A SINGLE digit is all that stands between BT and telephone chaos after today, Phoneday, when people will have to dial an extra ``one'' to call another town.
Despite almost two years of being told about the changes, and a £16m publicity campaign, only a third of telephone callers were last week using the new ``01'' dialling codes.
BT has prepared itself for up to three or four million misdialled calls per hour at peak times, which from today will fail to get through to anything more than a taped message.
BT says the biggest problem will be the automatic dialling programmes of faxes and computers that have not been altered. They will continue to re-dial wrong numbers, creating an increasing strain on the system.
Alan Croft, BT's Phoneday project manager, said last week: ``Latest market research shows that 96 per cent of businesses and 94 per cent of residential customers know about the change, but a quarter of businesses admit that they have yet to act.''
BT had to alter dialling codes in order to cope with the extra capacity created by demand for new telephone services, such as faxes, computer modems and mobile phones.
Most codes have a ``one'' added to the first zero, so that Cardiff, for instance, changes from 0222 to 01222 and inner London from 071 to 0171. Five cities - Leeds, Sheffield, Nottingham, Leicester and Bristol - have been given totally new codes and an extra digit to preceed each six-figure number.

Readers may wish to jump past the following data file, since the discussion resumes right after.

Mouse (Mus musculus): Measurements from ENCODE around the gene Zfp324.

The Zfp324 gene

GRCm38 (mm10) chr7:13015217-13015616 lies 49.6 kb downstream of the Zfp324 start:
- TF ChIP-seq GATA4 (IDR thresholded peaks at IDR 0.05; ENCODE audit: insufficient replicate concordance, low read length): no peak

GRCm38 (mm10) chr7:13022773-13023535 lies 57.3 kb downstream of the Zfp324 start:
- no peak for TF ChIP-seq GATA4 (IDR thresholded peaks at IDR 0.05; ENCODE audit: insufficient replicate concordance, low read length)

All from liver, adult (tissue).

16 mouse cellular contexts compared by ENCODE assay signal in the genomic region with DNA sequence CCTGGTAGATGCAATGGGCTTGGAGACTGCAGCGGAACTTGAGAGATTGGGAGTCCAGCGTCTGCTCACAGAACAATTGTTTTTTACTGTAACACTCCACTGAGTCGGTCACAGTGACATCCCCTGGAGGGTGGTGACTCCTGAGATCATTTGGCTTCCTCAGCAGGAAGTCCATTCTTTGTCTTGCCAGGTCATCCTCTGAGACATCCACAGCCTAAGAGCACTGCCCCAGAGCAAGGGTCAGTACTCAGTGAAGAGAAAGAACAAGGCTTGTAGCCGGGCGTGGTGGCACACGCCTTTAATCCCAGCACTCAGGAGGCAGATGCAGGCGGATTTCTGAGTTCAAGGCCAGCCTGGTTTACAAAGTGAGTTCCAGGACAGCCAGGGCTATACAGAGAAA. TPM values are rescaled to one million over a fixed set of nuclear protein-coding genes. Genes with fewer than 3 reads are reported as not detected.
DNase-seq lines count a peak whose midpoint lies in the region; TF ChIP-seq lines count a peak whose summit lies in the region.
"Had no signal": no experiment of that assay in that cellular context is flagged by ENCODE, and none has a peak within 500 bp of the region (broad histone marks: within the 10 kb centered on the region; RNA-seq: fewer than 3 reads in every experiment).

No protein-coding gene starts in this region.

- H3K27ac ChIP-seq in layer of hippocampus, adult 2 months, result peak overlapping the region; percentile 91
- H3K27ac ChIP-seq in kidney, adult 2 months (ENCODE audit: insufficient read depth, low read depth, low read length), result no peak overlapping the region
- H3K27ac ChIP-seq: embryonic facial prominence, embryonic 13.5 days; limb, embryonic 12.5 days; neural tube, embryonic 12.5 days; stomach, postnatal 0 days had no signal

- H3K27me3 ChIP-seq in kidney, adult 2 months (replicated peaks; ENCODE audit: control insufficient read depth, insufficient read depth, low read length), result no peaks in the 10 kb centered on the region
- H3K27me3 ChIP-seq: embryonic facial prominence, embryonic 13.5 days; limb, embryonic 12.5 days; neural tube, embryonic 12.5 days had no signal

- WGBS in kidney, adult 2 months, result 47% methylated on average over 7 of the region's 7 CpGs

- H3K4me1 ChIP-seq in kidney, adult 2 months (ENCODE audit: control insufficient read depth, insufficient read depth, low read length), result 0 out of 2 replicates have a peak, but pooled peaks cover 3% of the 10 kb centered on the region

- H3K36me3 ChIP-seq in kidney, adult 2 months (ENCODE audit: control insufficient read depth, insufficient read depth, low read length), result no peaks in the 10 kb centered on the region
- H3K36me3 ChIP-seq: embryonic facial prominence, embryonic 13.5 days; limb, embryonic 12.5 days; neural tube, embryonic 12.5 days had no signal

Bristol, for instance, changes from 0272 to 0117, with a ``9'' preceeding each of the old numbers. Nottingham changes from 0602 to 0115, also with a "9". Leeds changes from 0532 to 0113 and an extra ``2'' ; Leicester to 0116, with a "2" ; and Sheffield to 0114, with a "2".
Anyone making an international call from today will have fewer digits to dial, with thechange from ``010'' to the new ``00'' code. Freephone codes, such as 0800, and the 0860 mobile phone code and 0891 information code remain.
BT's free helpline will continue to operate ,on 0800 010101.
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